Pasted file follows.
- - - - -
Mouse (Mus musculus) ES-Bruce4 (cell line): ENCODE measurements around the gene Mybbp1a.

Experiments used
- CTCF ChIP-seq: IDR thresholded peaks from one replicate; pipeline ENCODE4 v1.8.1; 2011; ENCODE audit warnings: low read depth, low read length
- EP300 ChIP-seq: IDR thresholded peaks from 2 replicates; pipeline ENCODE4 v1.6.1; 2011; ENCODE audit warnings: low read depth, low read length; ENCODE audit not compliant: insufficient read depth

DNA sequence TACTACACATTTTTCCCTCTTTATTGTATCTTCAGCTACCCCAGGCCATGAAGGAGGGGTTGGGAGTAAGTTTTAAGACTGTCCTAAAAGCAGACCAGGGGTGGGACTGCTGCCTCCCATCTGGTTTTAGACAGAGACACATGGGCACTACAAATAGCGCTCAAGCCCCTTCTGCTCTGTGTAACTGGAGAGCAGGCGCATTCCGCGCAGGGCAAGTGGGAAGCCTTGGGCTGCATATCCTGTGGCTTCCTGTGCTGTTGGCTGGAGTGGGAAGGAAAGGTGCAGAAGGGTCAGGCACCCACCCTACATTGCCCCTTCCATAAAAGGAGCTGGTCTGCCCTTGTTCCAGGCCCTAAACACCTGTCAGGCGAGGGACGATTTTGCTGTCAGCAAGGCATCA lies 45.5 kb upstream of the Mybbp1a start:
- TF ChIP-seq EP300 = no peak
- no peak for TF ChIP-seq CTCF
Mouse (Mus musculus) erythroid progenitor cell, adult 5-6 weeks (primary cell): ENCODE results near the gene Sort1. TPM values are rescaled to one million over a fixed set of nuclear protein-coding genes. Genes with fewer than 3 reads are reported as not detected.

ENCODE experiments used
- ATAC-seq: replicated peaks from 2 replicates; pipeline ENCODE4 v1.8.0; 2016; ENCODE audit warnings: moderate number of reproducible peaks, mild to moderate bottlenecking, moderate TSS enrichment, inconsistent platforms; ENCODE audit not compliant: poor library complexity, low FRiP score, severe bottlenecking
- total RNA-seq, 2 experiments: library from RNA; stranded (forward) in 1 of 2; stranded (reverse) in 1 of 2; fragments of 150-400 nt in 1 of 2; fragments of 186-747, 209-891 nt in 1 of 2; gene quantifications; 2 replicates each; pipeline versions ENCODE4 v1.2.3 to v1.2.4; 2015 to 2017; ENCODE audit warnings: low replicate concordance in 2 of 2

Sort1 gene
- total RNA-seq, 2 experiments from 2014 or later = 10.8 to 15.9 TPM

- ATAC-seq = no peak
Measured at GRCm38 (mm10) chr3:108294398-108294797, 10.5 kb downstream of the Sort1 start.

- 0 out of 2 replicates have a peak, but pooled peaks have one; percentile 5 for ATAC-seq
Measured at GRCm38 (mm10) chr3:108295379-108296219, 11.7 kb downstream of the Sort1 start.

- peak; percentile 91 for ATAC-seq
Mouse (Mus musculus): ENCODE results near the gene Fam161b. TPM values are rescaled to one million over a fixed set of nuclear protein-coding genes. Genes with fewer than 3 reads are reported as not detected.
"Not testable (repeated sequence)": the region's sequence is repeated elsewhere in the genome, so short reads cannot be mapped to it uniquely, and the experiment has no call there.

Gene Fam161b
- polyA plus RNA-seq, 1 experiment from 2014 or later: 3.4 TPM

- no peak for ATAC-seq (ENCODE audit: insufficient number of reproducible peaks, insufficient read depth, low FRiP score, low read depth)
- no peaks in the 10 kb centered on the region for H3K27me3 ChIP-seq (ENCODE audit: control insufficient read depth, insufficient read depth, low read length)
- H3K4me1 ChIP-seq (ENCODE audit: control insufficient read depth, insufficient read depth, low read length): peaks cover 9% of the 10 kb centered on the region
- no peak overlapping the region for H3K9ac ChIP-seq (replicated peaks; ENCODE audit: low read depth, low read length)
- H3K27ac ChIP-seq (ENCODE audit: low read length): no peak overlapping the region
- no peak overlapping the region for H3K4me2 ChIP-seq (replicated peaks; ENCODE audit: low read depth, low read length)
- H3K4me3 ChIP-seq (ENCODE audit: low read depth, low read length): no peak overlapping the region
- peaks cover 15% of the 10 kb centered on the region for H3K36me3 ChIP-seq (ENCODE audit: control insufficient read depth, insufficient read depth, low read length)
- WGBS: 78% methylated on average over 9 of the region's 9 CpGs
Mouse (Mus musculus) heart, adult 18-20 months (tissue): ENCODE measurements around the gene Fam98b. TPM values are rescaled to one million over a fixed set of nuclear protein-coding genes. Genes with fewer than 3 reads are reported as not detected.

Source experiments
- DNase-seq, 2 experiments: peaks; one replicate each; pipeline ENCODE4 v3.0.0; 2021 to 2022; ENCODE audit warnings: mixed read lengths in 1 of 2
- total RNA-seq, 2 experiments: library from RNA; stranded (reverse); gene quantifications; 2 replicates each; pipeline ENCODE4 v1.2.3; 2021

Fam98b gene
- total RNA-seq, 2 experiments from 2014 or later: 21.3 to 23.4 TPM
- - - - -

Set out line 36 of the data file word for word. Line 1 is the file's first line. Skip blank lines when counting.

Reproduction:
Fam98b gene